If this is your only local connection, once you set this as both live and visible it becomes the expected way for users to sign into OpenAthens where the system knows the user is yours - e.g. where the user has selected your organisation from a WAYF on a federated resource or remembers a users previous choice. Where the system does not know the user is yours only the OpenAthens account login will appear, but the user can find you via the search box - once selected the user is taken to your connection.

Users with OpenAthens accounts from your organisation can still sign in by entering their username and password in the same login box as the LDAP accounts. This may affect your choice of label text.

Should you need to show more than one LDAP option, the user will see a drop down list above the credentials boxes. This will contain all LDAP connections set as live and visible.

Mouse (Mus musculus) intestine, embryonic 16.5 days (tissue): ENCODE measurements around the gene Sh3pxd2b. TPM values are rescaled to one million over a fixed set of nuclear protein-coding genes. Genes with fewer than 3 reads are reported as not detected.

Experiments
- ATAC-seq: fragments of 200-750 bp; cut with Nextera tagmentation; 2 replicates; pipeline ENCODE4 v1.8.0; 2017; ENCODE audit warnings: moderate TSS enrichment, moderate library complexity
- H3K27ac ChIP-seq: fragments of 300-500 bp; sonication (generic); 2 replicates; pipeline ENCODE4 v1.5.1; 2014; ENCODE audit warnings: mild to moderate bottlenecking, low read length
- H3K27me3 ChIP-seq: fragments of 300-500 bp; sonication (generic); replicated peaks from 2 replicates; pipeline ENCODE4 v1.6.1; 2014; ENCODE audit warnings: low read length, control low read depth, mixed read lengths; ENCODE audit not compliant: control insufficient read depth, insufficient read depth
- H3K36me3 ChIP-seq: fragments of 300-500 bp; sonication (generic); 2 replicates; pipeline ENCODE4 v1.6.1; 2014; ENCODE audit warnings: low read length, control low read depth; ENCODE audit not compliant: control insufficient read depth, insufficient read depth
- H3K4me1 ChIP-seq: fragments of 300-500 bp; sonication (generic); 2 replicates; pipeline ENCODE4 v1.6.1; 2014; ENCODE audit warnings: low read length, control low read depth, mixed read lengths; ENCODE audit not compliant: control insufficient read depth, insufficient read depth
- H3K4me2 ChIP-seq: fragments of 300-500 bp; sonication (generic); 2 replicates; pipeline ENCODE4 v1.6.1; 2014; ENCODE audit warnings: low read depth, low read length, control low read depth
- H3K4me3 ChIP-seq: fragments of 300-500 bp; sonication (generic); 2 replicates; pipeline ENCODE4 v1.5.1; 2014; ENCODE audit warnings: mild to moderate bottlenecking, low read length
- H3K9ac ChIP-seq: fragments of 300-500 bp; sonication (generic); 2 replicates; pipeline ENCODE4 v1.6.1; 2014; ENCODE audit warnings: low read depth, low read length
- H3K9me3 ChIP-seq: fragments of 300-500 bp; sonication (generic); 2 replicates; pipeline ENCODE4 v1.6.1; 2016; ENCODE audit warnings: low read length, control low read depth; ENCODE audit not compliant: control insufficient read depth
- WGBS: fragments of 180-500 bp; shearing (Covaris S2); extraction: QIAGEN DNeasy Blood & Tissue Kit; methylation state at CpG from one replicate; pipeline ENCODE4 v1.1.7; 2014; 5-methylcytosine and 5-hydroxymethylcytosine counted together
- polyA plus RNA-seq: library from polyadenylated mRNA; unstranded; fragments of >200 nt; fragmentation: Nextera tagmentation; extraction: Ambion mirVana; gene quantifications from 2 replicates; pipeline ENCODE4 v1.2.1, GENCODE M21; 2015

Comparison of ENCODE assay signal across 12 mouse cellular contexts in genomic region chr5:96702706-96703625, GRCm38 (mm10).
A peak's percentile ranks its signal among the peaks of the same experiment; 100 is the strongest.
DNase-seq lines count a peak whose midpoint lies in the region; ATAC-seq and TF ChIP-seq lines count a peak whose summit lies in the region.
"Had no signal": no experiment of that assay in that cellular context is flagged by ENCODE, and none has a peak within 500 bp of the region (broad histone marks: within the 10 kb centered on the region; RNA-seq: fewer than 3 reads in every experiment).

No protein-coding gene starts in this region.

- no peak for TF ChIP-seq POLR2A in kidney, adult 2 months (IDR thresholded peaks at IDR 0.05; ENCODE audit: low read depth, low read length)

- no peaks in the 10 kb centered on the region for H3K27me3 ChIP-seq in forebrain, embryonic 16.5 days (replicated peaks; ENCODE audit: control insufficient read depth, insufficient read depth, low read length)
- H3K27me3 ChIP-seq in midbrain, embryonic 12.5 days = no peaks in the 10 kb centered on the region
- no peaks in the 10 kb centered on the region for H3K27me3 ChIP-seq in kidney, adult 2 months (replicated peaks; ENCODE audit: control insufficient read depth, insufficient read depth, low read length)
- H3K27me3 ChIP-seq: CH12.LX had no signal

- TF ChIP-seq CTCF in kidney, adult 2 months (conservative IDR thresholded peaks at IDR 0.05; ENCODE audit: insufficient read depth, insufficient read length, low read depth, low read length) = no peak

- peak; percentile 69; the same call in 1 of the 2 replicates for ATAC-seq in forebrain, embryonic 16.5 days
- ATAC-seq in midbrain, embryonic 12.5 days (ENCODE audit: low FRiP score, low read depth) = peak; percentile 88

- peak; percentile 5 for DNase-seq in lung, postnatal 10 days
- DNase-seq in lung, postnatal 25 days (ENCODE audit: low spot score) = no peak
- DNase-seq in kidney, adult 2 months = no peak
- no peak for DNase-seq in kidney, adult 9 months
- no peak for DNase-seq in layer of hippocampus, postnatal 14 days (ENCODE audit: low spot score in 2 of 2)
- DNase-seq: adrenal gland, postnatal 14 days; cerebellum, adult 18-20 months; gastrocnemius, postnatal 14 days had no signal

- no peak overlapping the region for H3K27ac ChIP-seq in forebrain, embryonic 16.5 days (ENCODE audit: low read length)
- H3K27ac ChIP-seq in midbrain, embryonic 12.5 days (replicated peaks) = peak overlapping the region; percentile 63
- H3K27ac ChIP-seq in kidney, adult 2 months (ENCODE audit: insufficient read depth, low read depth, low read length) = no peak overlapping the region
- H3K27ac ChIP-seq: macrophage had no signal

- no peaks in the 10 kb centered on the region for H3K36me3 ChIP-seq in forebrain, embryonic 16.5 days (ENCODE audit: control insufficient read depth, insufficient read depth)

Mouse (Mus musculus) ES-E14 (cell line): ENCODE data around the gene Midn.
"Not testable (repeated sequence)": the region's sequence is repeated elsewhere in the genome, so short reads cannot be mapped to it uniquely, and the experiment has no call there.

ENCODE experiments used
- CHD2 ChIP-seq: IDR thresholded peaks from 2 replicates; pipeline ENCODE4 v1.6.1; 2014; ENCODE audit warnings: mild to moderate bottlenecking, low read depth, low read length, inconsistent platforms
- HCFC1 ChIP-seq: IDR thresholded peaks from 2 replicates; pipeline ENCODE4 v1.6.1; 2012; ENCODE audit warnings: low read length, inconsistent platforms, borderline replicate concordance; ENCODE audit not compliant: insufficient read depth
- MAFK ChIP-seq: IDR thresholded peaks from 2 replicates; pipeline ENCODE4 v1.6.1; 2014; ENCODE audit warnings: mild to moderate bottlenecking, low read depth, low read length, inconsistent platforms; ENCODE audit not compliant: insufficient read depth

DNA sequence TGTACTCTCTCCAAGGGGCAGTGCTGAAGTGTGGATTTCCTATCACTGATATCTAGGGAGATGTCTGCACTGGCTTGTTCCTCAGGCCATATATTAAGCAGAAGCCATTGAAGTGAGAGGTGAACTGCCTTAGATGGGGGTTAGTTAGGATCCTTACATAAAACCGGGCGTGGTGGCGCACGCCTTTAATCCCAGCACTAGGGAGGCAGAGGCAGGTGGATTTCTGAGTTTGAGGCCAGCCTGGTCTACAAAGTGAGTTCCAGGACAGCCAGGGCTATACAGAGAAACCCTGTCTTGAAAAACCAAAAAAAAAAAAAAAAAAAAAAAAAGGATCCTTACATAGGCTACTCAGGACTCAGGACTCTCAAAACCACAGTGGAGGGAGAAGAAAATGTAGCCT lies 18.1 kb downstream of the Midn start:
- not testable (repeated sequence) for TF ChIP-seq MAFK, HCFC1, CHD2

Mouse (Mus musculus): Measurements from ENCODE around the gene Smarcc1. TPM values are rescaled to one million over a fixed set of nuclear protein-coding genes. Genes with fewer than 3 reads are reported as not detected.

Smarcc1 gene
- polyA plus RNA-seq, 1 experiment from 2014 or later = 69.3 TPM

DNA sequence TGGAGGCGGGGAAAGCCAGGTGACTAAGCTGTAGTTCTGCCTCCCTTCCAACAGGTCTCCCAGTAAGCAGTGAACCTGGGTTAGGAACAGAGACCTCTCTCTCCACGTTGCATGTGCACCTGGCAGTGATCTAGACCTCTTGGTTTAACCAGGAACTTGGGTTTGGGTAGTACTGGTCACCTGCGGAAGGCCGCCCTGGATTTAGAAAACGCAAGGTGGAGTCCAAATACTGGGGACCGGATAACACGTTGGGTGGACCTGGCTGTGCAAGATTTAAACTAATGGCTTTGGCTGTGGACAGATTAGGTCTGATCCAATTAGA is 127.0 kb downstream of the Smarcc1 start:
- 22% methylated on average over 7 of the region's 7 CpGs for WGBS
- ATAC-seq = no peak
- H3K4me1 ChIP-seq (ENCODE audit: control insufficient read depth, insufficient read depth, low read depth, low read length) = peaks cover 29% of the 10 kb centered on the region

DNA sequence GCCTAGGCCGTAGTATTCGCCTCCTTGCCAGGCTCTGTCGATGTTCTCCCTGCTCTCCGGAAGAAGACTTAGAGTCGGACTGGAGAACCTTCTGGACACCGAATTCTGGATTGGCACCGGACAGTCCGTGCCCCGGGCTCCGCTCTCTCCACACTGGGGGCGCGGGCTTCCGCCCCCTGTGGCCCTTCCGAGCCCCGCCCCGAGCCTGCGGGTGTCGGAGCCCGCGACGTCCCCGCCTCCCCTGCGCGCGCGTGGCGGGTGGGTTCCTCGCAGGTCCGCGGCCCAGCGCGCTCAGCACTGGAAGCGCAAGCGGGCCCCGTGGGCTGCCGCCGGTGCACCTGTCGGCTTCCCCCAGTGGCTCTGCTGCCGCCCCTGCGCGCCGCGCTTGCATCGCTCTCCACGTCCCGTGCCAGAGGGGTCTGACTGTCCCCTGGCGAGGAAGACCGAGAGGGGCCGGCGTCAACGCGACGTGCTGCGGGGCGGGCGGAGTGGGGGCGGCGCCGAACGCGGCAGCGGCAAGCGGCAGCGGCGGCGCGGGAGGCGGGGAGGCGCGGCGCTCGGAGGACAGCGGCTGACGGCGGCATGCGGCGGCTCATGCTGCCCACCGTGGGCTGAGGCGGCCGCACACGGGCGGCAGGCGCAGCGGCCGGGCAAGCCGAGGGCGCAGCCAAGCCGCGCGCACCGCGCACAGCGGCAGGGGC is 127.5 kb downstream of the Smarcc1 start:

If you need a mix of LDAP and SAML connections - e.g. LDAP for students and ADFS for staff, this is presented as a selection box in an overlay. Local connections are remembered if the user goes on to successfully sign in using it; if the user does not successfully sign in for any reason, the authentication point will forget their preference and present the chooser again next time (this is to prevent users who select the wrong option from getting stuck at a login they cannot use).

In these cases, selecting the OpenAthens option will show the first LDAP connection and the OpenAthens credentials will be accepted there.

Depending on your subscription, multiple connections may incur additional charges.

What the fields are for
FieldExplanation

Name

The name of the connection as it will appear at our authentication point when there is a choice of connector.

Directory type

Used to set default values in other places on the form.

Server host

The address where OpenAthens can connect to your server. This address will need to be accessible by our services from outside of your network.

Server port

The port that your server uses for LDAP traffic. Standard ports are selected when you change protocol. You can specify a non-standard port if necessary but this can affect security.

Connection type

The form of security used. StartTLS is the standard but ldaps:// can be chosen if you prefer.

Admin bind DN